My 2nd prediction for 2010 (the first one being ‘offline is the new online‘): the glory days of Flash are over. The reason for this is twofold; the mobile web and the strong advances “open web” technology is making.
Open web moving in, fast
For starters; video (and audio) on the web doesn’t have to be based on a plugin any more. Firefox, Safari and Chrome have built-in html5 audio- and video-playback capabilities and several video-sites are already experimenting with those native browser multimedia-features. True, there’s still that darn codec-problem, but I bet you that’ll get solved in 2010 (clue; Google is negotiating the acquisition of video codec specialists On2 Technologies).
On the animation-front things are moving at such a fast pace, I even need a bulleted list;
- Safari has great CSS animations, transforms and transitions (and Mobile Safari has even such goodies), many of which are in the process of being added to the CSS3-specs, with support for CSS transitions and transforms being made available in development builds of Firefox 3.7 and Opera 10.5.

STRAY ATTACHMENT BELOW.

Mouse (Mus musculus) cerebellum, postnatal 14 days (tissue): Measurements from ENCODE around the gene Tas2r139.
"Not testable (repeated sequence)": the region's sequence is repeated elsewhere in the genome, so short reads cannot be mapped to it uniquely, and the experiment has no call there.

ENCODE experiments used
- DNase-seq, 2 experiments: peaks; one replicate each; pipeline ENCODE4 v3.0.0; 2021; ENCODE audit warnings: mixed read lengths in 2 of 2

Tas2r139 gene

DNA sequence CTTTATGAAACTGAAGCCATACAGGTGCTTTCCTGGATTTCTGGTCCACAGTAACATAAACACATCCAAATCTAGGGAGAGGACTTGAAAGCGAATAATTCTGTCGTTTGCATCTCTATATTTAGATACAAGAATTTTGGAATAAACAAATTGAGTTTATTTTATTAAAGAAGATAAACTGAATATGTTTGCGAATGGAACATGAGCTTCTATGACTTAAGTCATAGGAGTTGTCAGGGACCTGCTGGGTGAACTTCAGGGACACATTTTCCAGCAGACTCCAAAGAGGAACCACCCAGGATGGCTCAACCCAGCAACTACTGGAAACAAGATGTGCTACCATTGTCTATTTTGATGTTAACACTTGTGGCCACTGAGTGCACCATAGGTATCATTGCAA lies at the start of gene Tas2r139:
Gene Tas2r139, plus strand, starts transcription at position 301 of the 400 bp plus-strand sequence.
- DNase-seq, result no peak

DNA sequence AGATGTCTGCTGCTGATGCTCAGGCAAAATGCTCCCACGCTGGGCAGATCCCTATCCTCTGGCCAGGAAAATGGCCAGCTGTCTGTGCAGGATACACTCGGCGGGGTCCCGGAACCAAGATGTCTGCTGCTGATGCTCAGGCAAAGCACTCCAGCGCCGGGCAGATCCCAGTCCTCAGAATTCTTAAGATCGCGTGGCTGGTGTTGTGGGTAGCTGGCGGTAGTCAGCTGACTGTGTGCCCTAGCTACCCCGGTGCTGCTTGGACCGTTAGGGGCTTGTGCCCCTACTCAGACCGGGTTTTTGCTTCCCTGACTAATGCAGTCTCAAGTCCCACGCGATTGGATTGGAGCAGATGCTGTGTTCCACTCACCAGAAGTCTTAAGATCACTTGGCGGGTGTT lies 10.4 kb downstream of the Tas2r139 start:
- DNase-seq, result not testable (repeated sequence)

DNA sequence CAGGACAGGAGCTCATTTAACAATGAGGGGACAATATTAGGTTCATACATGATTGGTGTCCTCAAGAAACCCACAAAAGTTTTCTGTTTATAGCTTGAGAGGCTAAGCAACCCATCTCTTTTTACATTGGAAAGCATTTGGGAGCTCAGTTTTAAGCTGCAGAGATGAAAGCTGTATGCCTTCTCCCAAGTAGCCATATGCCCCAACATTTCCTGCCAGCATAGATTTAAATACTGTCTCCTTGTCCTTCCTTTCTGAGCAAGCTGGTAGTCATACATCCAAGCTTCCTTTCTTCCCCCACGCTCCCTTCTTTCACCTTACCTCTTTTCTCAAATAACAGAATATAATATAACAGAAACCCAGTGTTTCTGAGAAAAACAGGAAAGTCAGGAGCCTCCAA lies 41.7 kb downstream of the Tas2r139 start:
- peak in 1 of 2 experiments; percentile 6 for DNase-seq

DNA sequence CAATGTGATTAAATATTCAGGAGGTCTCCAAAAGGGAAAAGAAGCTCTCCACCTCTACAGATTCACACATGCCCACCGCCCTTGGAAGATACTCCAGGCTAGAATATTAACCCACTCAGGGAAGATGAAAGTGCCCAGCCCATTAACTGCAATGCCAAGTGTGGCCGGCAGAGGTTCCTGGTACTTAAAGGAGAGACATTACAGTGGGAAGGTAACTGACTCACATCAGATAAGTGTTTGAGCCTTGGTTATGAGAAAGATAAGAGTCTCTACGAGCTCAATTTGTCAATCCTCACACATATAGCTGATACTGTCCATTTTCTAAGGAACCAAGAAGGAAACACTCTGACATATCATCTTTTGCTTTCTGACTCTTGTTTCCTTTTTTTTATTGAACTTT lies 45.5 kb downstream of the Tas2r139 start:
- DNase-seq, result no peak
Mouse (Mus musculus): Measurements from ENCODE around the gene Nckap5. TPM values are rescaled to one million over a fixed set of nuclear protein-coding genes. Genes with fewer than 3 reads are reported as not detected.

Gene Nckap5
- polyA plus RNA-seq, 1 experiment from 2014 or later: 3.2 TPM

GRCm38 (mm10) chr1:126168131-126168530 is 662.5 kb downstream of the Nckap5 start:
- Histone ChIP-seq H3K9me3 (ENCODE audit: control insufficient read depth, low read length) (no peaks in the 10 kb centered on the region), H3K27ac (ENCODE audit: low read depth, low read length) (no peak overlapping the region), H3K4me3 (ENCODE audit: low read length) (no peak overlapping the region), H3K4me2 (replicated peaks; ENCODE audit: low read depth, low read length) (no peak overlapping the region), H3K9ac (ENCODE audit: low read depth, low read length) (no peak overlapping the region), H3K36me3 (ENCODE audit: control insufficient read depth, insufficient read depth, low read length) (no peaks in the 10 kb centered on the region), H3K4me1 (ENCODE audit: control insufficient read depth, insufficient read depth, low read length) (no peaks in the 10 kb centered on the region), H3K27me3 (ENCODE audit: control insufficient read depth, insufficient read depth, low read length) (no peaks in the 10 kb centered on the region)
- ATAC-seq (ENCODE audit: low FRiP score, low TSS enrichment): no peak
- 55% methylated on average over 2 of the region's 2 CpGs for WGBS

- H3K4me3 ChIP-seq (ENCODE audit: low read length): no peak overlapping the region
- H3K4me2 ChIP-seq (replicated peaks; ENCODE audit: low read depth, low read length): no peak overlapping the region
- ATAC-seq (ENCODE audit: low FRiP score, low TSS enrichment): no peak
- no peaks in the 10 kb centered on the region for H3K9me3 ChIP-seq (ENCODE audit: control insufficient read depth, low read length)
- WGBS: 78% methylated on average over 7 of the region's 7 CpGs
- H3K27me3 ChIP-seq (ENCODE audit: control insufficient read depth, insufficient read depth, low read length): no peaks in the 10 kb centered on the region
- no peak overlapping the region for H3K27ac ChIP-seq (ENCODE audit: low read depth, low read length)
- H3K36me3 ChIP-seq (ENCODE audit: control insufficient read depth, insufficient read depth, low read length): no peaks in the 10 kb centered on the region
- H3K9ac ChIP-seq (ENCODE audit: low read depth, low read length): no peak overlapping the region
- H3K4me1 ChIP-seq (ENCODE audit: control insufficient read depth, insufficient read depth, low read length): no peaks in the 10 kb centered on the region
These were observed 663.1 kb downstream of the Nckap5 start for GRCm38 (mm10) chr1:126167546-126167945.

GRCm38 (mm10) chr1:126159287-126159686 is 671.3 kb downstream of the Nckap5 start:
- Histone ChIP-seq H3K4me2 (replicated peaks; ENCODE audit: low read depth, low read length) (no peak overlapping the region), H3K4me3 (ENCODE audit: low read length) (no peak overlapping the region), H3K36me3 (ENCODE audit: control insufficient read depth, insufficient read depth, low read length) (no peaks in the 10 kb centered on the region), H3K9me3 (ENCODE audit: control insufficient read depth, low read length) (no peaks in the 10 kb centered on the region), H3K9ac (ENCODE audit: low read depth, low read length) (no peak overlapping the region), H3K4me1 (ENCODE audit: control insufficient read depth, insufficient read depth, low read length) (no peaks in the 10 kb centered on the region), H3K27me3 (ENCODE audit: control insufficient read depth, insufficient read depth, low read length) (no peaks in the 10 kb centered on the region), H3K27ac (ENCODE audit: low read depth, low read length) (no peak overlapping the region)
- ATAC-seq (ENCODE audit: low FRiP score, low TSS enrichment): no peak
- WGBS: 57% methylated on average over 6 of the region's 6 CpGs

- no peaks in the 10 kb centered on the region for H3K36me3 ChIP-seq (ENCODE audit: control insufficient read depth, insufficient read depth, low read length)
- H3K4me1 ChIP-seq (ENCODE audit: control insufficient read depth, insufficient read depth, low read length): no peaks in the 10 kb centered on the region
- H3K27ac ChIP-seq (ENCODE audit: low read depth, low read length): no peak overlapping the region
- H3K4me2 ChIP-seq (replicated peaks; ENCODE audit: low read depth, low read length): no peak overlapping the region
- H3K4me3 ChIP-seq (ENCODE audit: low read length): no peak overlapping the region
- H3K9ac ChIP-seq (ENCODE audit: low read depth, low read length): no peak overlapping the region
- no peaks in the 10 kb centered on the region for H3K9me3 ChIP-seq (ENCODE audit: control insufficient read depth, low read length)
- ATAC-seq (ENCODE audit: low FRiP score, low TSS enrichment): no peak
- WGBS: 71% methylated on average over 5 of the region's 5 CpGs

- Both Firefox 3.7 (on Windows) and Internet Explorer 9 are expected to ship with Direct2D – and DirectWrite-based hardware-accelerated web page rendering (with a huge performance boost for e.g. SVG and web fonts, with canvas expected to benefit as well).
Mobile; the Flash-less revolution
There’s no Flash on the iPhone. It wasn’t there at launch, back in 2007 and – despite me thinking it would arrive in 2009 – it’s still not there. This decision is said to be Steve Jobs’, who in 2008 stated that a full-fledged version of Flash “performs too slow to be useful“. And it seems as though the turtlenecked CEO was right all along; on one hand the mobile web boomed thanks to the iPhone browser and on the other hand Adobe is still struggling to provide a decent mobile Flash experience, despite huge efforts in 2009. The fact is there’s no Flash on the booming mobile web, no-one seems to miss it much and it doesn’t look like that will change any time soon.
Adobe’s answer; mobile banners & deploy to Appstore
So with a Flash-less mobile web and with strong browser-native competition for both multimedia and graphics on the “normal” web, how does Adobe see it’s future? Well, they plan to roll out “iPhone packager for Flash” in CS5, allowing any Flash developer to publish to the AppStore, but there’s still no news about in-browser Flash on the iPhone.
For non-Apple devices, Adobe is boasting a preview version of Flash 10.1 in a mobile browser (the Android 2.0 browser on Google Nexus One in this case) with this promo video;
I don’t know about you, but somehow a sub-par game, web video and banners don’t convince that Flash has a bright future ahead. Not on mobile and maybe even not on the open web as it’s shaping up to be.
But maybe you think Flash will remain in the spotlights despite all of this? Why? Let us know in the comments!